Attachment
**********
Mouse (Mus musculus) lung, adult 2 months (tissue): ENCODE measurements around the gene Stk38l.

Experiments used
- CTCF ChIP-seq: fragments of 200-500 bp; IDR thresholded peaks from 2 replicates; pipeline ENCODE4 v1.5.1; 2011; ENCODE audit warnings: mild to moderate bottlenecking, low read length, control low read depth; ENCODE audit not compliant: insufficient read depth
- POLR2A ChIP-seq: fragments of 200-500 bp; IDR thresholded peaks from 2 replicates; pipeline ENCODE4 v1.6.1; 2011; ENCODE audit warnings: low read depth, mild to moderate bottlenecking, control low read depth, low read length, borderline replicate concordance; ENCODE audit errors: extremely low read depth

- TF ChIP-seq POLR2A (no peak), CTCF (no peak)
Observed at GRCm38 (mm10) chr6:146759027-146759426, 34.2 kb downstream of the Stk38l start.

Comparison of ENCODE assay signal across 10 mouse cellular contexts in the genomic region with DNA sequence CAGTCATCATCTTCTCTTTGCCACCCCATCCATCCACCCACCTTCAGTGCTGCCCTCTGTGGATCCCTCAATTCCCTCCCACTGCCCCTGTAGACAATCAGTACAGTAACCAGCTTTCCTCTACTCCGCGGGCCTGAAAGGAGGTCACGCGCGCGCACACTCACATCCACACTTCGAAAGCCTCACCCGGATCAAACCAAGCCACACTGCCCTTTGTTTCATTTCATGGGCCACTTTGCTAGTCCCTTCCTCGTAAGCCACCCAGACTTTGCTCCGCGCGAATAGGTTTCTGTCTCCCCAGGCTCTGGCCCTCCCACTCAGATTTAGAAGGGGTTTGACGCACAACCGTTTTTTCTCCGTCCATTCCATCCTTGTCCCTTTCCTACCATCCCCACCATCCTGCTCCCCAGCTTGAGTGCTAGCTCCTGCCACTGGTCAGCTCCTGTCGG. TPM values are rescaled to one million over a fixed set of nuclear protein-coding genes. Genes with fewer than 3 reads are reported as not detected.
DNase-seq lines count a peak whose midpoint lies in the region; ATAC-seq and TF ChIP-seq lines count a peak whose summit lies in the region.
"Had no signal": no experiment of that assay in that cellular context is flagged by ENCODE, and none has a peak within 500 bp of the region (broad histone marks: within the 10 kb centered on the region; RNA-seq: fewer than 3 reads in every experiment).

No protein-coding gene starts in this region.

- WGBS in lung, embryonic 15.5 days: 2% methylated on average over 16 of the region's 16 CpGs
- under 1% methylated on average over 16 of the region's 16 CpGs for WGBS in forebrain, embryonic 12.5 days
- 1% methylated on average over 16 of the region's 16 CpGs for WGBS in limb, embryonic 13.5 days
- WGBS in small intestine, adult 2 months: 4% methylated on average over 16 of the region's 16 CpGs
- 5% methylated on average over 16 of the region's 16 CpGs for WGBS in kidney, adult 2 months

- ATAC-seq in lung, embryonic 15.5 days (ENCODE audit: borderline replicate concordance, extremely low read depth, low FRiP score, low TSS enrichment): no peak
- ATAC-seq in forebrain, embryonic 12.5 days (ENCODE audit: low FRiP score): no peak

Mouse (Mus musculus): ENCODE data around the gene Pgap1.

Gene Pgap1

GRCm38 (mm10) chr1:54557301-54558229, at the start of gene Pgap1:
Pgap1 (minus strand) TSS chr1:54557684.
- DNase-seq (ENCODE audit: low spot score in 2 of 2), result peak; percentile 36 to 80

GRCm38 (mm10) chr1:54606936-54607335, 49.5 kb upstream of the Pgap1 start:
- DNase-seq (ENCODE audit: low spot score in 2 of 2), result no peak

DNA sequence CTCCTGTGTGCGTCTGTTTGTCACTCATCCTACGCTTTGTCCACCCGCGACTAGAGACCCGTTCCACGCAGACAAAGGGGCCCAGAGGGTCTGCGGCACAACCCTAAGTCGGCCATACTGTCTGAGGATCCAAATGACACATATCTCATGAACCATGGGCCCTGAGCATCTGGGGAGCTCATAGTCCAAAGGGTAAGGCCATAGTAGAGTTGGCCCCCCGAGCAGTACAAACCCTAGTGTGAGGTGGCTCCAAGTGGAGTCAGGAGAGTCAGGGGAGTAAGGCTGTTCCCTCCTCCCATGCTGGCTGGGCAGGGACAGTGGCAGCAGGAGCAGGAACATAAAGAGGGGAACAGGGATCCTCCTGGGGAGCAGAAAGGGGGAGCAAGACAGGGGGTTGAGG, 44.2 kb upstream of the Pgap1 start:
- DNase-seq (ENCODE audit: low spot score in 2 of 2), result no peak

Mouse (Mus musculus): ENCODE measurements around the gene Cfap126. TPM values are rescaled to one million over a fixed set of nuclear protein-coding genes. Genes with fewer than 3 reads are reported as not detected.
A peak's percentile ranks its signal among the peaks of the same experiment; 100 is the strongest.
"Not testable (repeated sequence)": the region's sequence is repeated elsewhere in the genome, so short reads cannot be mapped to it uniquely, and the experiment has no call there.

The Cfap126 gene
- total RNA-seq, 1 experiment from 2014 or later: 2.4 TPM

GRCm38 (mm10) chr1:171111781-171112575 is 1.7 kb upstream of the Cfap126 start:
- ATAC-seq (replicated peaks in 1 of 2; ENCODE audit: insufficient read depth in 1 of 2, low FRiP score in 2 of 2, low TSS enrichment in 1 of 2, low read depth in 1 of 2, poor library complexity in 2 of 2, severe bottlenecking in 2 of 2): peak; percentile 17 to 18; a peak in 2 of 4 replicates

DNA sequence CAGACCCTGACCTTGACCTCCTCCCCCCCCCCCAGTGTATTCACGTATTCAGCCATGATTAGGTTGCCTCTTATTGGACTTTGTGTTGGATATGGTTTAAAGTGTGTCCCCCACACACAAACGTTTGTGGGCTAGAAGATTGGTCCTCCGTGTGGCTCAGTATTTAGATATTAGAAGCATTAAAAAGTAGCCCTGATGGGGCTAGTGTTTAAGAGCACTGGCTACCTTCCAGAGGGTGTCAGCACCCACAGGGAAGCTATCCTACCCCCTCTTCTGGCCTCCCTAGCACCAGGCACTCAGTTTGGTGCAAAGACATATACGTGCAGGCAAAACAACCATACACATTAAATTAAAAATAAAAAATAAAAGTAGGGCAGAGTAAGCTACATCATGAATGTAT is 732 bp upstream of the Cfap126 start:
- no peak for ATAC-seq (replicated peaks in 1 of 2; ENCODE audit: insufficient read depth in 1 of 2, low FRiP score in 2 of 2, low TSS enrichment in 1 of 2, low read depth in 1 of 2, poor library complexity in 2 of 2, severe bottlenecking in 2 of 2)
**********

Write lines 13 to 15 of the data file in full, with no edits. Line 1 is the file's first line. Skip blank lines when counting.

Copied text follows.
- 1% methylated on average over 16 of the region's 16 CpGs for WGBS in limb, embryonic 13.5 days
- WGBS in small intestine, adult 2 months: 4% methylated on average over 16 of the region's 16 CpGs
- 5% methylated on average over 16 of the region's 16 CpGs for WGBS in kidney, adult 2 months